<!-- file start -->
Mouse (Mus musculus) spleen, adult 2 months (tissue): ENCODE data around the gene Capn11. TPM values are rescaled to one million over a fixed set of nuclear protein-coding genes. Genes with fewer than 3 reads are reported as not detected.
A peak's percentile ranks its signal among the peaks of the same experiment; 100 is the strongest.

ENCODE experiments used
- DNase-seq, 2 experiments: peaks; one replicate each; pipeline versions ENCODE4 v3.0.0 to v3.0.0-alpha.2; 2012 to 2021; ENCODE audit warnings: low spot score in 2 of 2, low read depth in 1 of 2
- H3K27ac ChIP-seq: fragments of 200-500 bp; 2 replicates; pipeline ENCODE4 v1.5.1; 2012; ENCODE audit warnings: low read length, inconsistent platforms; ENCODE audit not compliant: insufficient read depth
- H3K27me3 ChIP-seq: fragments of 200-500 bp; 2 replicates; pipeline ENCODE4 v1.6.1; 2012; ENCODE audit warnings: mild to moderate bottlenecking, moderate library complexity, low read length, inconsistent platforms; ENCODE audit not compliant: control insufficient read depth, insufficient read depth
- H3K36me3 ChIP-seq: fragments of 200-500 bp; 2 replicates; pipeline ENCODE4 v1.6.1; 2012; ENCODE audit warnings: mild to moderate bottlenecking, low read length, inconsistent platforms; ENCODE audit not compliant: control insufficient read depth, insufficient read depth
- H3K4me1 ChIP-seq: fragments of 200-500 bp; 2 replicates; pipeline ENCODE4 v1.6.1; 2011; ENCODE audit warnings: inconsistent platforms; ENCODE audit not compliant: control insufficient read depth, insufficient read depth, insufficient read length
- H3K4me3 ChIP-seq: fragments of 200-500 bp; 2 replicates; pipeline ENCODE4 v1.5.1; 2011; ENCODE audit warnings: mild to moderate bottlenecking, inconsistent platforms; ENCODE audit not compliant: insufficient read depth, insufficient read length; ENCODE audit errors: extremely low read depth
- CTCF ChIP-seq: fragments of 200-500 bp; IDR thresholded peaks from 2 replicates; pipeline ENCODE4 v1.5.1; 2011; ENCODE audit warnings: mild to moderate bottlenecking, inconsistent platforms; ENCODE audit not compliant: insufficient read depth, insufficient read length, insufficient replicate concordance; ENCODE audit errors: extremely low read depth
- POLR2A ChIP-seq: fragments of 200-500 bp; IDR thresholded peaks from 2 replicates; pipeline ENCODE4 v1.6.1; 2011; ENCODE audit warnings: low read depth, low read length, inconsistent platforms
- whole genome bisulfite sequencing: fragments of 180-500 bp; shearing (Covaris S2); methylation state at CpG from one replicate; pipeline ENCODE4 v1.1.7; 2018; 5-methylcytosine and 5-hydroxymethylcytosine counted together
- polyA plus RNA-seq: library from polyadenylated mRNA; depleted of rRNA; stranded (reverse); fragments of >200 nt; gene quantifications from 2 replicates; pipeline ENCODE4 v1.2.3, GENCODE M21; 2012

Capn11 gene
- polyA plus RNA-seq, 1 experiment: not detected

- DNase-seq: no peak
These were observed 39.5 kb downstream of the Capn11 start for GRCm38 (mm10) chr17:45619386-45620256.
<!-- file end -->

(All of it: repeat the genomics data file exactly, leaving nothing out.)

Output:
Mouse (Mus musculus) spleen, adult 2 months (tissue): ENCODE data around the gene Capn11. TPM values are rescaled to one million over a fixed set of nuclear protein-coding genes. Genes with fewer than 3 reads are reported as not detected.
A peak's percentile ranks its signal among the peaks of the same experiment; 100 is the strongest.

ENCODE experiments used
- DNase-seq, 2 experiments: peaks; one replicate each; pipeline versions ENCODE4 v3.0.0 to v3.0.0-alpha.2; 2012 to 2021; ENCODE audit warnings: low spot score in 2 of 2, low read depth in 1 of 2
- H3K27ac ChIP-seq: fragments of 200-500 bp; 2 replicates; pipeline ENCODE4 v1.5.1; 2012; ENCODE audit warnings: low read length, inconsistent platforms; ENCODE audit not compliant: insufficient read depth
- H3K27me3 ChIP-seq: fragments of 200-500 bp; 2 replicates; pipeline ENCODE4 v1.6.1; 2012; ENCODE audit warnings: mild to moderate bottlenecking, moderate library complexity, low read length, inconsistent platforms; ENCODE audit not compliant: control insufficient read depth, insufficient read depth
- H3K36me3 ChIP-seq: fragments of 200-500 bp; 2 replicates; pipeline ENCODE4 v1.6.1; 2012; ENCODE audit warnings: mild to moderate bottlenecking, low read length, inconsistent platforms; ENCODE audit not compliant: control insufficient read depth, insufficient read depth
- H3K4me1 ChIP-seq: fragments of 200-500 bp; 2 replicates; pipeline ENCODE4 v1.6.1; 2011; ENCODE audit warnings: inconsistent platforms; ENCODE audit not compliant: control insufficient read depth, insufficient read depth, insufficient read length
- H3K4me3 ChIP-seq: fragments of 200-500 bp; 2 replicates; pipeline ENCODE4 v1.5.1; 2011; ENCODE audit warnings: mild to moderate bottlenecking, inconsistent platforms; ENCODE audit not compliant: insufficient read depth, insufficient read length; ENCODE audit errors: extremely low read depth
- CTCF ChIP-seq: fragments of 200-500 bp; IDR thresholded peaks from 2 replicates; pipeline ENCODE4 v1.5.1; 2011; ENCODE audit warnings: mild to moderate bottlenecking, inconsistent platforms; ENCODE audit not compliant: insufficient read depth, insufficient read length, insufficient replicate concordance; ENCODE audit errors: extremely low read depth
- POLR2A ChIP-seq: fragments of 200-500 bp; IDR thresholded peaks from 2 replicates; pipeline ENCODE4 v1.6.1; 2011; ENCODE audit warnings: low read depth, low read length, inconsistent platforms
- whole genome bisulfite sequencing: fragments of 180-500 bp; shearing (Covaris S2); methylation state at CpG from one replicate; pipeline ENCODE4 v1.1.7; 2018; 5-methylcytosine and 5-hydroxymethylcytosine counted together
- polyA plus RNA-seq: library from polyadenylated mRNA; depleted of rRNA; stranded (reverse); fragments of >200 nt; gene quantifications from 2 replicates; pipeline ENCODE4 v1.2.3, GENCODE M21; 2012

Capn11 gene
- polyA plus RNA-seq, 1 experiment: not detected

- DNase-seq: no peak
These were observed 39.5 kb downstream of the Capn11 start for GRCm38 (mm10) chr17:45619386-45620256.